At the recent IAB Annual Leadership Meeting I took part in a town-hall style discussion called “Programmatic Buying from the Perspective of Premium Publishers: Value Creator or Advertising’s Borg?” A topic like that can go one of three ways. (1) It can turn into a festival of buzzwords and received wisdom; (2) it can quickly become a shouting match; or (3) you might just get a few little Easter eggs of clarity. I, for one, was really delighted with the eggs.
There was some of the usual smarty pants technology stuff and more than a little bombast. Each of four “provocateurs” (I was one) gave an opinion to which those in the room could react and respond. And react they did. There were strongly held positions, fear, misconceptions and strongly held positions based on fear and misconception. Then a funny thing happened along the way. The big point jumped out and revealed itself. The only real problem with “programmatic” in the eyes of the premium publisher (aside from all the alliteration) is that we keep calling it “programmatic.”
The issue, you see, is the name itself. In our efforts to slap a simple label on very complex set of topics, we’ve created a scary-sounding catch-all and larded it down with about a half-dozen unrelated and incompatible concepts. It’s time to bury the term “programmatic” once and for all. It’s become emotionally radioactive, it’s not instructive, and it’s not moving premium publishers and advertisers any closer to the automated nirvana we are supposed to crave.
In our discussion, there are really two issues here for the publisher: automated process reform and dynamic pricing policy.
APR. A huge part of what “programmatic” trading accomplishes is not controversial at all. It’s simply about automating the ‘send and receive’ part of what we do. Why in the world would I not want to have my finely tuned, automated system receive the ads that your finely-tuned, automated system sends? At its essence, automated process reform is simply about bringing machine-based precision to the act of trading ads for money. Period. Those who choose to geek out and conflate APR with RTB – real time bidding – are overreaching and doing a huge disservice to the industry.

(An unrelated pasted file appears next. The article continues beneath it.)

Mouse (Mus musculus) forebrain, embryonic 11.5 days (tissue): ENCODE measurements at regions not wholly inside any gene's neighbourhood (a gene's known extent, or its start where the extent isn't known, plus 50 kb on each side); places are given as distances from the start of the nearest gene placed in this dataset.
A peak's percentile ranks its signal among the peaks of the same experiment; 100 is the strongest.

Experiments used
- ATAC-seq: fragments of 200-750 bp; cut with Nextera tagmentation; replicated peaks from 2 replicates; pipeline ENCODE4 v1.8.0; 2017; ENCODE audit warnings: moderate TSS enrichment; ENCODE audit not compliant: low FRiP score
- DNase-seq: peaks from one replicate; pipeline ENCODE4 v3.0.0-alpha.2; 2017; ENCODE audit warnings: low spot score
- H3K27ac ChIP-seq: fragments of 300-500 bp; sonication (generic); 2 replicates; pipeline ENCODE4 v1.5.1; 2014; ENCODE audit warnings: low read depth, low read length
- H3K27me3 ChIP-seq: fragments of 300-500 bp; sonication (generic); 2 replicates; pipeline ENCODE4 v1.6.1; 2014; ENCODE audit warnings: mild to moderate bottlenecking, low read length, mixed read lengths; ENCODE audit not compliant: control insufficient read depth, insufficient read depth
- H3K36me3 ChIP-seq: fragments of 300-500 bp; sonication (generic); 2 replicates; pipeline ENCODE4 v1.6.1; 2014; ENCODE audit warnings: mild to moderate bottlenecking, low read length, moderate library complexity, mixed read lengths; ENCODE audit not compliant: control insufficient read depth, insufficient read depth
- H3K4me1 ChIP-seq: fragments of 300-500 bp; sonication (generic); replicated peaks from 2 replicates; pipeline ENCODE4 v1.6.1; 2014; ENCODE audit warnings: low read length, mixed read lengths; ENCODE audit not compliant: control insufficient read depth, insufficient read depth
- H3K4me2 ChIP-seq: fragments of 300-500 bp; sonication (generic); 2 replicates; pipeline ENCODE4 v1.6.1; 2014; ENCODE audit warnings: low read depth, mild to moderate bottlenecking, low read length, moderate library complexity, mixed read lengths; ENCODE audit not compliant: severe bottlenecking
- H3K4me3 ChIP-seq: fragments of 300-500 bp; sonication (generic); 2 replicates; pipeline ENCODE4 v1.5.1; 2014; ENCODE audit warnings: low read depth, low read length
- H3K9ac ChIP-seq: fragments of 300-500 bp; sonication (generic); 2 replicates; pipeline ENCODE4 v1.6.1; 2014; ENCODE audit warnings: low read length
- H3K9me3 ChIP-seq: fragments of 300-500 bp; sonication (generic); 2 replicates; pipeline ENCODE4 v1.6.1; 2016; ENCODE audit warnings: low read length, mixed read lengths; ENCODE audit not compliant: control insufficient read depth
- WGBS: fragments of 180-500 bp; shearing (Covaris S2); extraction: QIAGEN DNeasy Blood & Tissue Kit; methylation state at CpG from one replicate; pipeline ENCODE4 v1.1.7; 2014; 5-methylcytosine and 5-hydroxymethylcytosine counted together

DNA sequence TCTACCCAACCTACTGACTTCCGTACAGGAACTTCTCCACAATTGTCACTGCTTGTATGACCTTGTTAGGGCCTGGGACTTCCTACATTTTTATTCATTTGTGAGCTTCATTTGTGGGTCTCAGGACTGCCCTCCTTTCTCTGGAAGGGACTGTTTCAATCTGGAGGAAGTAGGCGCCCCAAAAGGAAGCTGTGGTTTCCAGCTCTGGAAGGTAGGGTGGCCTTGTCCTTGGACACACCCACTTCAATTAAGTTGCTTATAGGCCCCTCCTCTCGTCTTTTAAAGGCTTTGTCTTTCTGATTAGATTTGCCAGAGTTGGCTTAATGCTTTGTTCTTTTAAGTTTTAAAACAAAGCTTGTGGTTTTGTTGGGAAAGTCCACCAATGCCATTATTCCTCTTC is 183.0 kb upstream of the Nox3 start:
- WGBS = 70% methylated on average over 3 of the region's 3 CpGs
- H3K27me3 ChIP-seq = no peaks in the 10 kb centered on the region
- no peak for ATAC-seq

DPP. Once publishers have embraced APR – which eventually all will –they are then faced with addressing dynamic pricing policy. Essentially, now that I’ve got the automated process in place to trade ads with precision, what business decisions will I make about pricing those transactions? One legitimate decision may be to open up certain classes of inventory to RTB – or never to do so. You may decide to withhold most or all of your inventory from second party sales channels – networks, exchanges. You may use pricing policy or the blacklisting of certain advertisers to achieve your sales goals. The point is, it’s up to you. APR is not a slippery slope into RTB. Never was.
For too long now, “programmatic” has been an intellectually lazy term; a sloppy construct that’s caused more problems than it’s solved. Only by tossing it overboard and addressing its two central pillars do we move the development of the publisher’s automated future onto the fast track it deserves.